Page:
Discontinuities and backtracking
The discontinuity problem
When a new graph edge is visited, a simulation is run to evaluate its speed. But it is not possible to see beyond the current edge. This makes it difficult to compute braking curves, because they can span over several edges.
This example illustrates the problem: by default the first edge is explored by going at maximum speed. The destination is only visible once the second edge is visited, which doesn’t leave enough distance to stop.
Solution : backtracking
To solve this problem, when an edge is generated with a discontinuity in the speed envelopes, the algorithm goes back over the previous edges to create new ones that include the decelerations.
To give a simplified example, on a path of 4 edges where the train can accelerate or decelerate by 10km/h per edge:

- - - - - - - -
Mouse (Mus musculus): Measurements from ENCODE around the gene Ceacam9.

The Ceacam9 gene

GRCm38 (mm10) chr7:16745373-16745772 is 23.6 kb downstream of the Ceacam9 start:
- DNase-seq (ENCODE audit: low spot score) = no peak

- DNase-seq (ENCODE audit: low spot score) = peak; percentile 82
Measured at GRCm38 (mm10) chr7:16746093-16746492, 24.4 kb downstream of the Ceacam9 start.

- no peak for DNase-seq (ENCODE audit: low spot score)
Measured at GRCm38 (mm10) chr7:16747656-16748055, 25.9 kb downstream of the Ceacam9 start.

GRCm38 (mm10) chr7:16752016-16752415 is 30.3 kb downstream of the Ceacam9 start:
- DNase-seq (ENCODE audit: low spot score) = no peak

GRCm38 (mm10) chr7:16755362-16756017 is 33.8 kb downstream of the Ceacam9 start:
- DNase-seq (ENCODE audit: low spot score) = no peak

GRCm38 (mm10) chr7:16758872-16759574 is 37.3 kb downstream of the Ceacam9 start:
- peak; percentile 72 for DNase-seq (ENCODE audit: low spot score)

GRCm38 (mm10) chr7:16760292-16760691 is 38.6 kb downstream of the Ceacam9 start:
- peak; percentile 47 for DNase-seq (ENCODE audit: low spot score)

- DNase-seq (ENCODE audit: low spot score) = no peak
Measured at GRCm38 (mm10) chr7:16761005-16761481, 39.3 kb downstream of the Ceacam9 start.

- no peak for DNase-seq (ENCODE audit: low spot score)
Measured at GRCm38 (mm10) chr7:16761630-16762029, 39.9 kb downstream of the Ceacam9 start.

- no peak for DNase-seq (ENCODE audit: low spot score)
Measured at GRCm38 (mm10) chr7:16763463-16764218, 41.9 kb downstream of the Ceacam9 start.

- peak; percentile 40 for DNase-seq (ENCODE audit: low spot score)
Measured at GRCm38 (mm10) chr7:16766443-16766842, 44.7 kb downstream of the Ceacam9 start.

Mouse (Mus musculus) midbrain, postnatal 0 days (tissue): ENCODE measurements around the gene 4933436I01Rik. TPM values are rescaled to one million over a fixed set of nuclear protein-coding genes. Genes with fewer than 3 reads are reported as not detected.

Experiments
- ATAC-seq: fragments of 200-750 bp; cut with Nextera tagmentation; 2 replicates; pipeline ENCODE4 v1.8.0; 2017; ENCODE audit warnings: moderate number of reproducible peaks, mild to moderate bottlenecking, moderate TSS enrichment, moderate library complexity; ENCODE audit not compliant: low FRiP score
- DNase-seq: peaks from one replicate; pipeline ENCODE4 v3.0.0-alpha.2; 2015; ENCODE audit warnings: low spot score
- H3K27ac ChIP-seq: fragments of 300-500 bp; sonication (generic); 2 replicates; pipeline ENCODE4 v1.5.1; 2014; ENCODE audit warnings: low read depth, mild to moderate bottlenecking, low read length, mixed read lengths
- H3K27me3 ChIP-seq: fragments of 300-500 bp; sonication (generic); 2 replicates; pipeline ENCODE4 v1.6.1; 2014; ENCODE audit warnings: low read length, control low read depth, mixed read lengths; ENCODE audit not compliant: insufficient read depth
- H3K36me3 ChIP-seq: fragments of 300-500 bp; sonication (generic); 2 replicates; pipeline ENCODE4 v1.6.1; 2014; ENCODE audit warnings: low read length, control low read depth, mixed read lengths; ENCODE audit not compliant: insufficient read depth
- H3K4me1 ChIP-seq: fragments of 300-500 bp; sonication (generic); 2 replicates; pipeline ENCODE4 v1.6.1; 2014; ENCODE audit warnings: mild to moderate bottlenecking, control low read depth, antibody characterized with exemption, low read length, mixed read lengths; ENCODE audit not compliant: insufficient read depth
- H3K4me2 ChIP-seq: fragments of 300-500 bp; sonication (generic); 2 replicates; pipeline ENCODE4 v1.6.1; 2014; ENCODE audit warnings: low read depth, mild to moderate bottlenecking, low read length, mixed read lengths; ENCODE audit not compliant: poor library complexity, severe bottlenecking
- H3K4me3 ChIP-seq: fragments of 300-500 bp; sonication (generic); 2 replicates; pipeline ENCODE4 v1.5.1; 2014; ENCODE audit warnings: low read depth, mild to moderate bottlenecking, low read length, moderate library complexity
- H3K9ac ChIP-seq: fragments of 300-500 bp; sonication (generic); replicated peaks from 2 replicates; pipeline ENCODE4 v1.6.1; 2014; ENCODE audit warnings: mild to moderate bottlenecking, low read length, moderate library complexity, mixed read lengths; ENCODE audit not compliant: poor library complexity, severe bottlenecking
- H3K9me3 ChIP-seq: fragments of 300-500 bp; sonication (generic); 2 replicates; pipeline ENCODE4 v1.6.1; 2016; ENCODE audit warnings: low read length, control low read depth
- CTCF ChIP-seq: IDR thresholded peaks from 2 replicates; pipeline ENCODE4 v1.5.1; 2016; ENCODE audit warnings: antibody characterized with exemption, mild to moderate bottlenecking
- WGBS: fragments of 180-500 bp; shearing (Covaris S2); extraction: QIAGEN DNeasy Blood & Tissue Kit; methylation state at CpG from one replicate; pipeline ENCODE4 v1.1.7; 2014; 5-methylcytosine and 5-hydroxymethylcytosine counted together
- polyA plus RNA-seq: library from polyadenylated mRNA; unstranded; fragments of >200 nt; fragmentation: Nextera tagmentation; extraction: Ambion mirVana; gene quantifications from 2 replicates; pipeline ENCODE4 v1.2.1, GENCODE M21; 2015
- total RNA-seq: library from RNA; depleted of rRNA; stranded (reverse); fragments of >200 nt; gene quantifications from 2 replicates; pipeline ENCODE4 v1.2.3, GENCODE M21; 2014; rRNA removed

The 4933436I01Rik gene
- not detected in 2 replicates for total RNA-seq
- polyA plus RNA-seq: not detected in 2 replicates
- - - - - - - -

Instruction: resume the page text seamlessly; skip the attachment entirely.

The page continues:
For the train to stop at the end of route 4, it must be at most at 10km/h at the end of edge 3. A new edge is then created on edge 3, which ends at 10km/h. A deceleration is computed backwards from the end of the edge back to the start, until the original curve is met (or the start of the edge).
In this example, the discontinuity has only been moved to the transition between edges 2 and 3. The process is then repeated on edge 2, which gives the following result:
Old edges are still present in the graph as they can lead to other solutions.